On the foft Paffion, and the Taste refin'd,
Th' Addrefs, the Delicacy-ftoops at once,
And makes her hearty meal upon a Dunce.
Flavia's a Wit, has too much fense to pray;
To toast our wants and wishes, is her way;
Nor afks of God, but of her Stars, to give
The mighty bleffing, "while we live, to live."
Then all for Death, that Opiate of the foul !
Lucretia's dagger, Rofamonda's bowl.
Say, what can caufe fuch impotence of mind?
A Spark too fickle, or a Spoufe too kind.
Wife Wretch! with pleasures too refin'd to please; 95 With too much Spirit to be e'er at ease;
Ver. 77. What has not fir'd, &c.] In the MS.
whofe mad brain the mixt ideas roll,
ll-boy's breeches, and of Cæfar's foul.
With too much Quickness ever to be taught;
With too much Thinking to have common Thought: You purchase pain with all that Joy can give,
And die of nothing but a Rage to live.
Turn then from Wits; and look on Simo's Mate,
No Afs fo meek, no Afs so obftinate.
Or her, that owns her Faults, but never mends,
Because the 's honeft, and the best of Friends.
Or her, whose life the Church and Scandal share,
For ever in a Paffion, or a Prayer.
Or her, who laughs at Hell, but (like her Grace)
Cries, "Ah! how charming, if there's no fuch place!"
Or who in fweet viciffitude appears
Of Mirth and Opium, Ratafie and Tears,
The daily Anodyne, and nightly Draught,
To kill thofe foes to Fair-ones, Time and Thought.
Woman and Fool are two hard things to hit;
For true No-meaning puzzles more than Wit.
But what are thefe to great Atoffa's mind?
Scarce once herself, by turns all Womankind!
Who, with herself, or others, from her birth
Finds all her life one warfare upon earth:
Shines, in expofing Knaves, and painting Fools,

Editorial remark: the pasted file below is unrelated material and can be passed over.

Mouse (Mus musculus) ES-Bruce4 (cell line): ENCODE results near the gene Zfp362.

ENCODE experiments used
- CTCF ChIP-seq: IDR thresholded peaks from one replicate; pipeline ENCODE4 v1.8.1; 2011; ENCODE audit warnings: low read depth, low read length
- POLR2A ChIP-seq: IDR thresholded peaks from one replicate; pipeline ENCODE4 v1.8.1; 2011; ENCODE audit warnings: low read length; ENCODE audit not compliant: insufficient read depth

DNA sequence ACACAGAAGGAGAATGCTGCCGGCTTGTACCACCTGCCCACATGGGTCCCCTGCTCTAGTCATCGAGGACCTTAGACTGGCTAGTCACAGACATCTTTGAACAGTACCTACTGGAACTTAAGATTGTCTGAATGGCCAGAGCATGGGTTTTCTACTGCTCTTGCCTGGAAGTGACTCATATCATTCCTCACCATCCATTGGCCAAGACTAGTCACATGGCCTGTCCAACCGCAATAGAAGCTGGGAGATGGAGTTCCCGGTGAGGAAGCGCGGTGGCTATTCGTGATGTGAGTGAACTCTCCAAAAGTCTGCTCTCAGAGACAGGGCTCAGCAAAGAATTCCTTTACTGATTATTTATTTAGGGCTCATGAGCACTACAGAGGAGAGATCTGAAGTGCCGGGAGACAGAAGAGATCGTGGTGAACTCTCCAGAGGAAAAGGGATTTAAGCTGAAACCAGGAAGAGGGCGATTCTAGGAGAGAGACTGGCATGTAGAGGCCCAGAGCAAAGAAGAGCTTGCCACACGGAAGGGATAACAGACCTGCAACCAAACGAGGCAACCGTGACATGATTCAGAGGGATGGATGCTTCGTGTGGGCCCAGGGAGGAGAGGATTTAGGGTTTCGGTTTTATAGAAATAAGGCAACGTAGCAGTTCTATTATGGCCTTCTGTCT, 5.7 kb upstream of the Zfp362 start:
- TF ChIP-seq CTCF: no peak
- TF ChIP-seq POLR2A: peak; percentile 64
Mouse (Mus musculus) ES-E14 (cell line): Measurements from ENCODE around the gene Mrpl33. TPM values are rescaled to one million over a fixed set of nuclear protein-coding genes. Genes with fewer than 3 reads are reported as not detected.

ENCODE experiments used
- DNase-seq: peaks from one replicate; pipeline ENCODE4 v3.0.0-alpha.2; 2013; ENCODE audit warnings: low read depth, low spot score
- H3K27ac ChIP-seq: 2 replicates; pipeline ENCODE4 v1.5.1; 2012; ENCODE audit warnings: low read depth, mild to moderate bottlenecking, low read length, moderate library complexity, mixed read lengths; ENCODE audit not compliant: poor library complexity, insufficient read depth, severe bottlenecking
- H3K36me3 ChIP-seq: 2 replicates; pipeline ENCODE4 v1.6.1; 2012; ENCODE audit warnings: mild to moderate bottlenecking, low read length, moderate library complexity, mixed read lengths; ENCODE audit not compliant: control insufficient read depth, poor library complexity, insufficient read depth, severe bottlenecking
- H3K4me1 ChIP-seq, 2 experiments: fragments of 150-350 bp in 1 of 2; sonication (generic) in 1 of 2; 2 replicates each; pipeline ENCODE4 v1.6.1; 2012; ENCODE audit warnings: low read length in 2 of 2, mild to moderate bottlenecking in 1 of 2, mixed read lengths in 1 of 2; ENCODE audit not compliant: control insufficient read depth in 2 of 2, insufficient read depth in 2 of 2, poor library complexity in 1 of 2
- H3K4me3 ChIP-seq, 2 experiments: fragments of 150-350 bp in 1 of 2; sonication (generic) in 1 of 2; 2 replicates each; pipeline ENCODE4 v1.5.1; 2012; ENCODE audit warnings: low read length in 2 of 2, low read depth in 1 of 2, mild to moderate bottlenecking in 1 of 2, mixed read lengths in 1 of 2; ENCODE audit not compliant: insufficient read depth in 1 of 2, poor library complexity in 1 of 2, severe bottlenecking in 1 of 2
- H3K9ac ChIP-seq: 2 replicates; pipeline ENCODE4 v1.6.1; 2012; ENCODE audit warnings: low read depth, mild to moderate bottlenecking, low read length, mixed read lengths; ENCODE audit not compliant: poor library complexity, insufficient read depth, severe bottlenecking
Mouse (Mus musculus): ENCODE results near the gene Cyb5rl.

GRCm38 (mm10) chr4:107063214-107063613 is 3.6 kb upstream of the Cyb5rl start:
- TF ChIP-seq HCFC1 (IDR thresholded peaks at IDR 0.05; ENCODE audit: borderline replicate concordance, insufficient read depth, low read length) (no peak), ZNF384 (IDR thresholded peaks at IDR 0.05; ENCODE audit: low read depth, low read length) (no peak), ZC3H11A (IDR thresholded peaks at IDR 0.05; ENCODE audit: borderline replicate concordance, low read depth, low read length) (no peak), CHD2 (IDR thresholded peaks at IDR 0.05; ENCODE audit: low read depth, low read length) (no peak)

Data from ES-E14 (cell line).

Yet is, whate'er the hates and ridicules.
No Thought advances, but her Eddy Brain
Whisks it about, and down it goes again.
After ver. 122. in the MS.
Opprefs'd with wealth and wit, abundance fad!
One makes her poor, the other makes her mad.
Full fixty years the World has been her Trade,
The wifeft Fool much Time has ever made.
From loveless youth to unrespected age,
No Paffion gratify'd, except her Rage,
So much the Fury still out-ran the Wit,
The Pleasure mifs'd her, and the Scandal hit.
Who breaks with her, provokes Revenge from Hell, But he's a bolder man who dares be well.
every turn with Violence pursued,
Nor more a storm her Hate than Gratitude:
To that each Paffion turns, or foon or late;
Love, if it makes her yield, must make her hate :
Superiors? death! and Equals? what a curfe!
But an Inferior not dependant? worse.
Offend her, and fhe knows not to forgive;
Oblige her, and she 'll hate you while you live:
But die, and fhe 'll adore you-Then the Bust
And Temple rife-then fall again to duft.
Last night, her Lord was all that's good and great ;
A Knave this morning, and his Will a Cheat.
Strange! by the Means defeated of the Ends,
By Spirit robb'd of Power, by Warmth of Friends,
By Wealth of Followers! without one distress
Sick of herself, through very selfishness!
Atoffa, curs'd with every granted prayer,
Childless with all her Children, wants an Heir.
After ver. 148. in the MS.
This Death decides; nor lets the bleffing fall
On any one the hates, but on them all.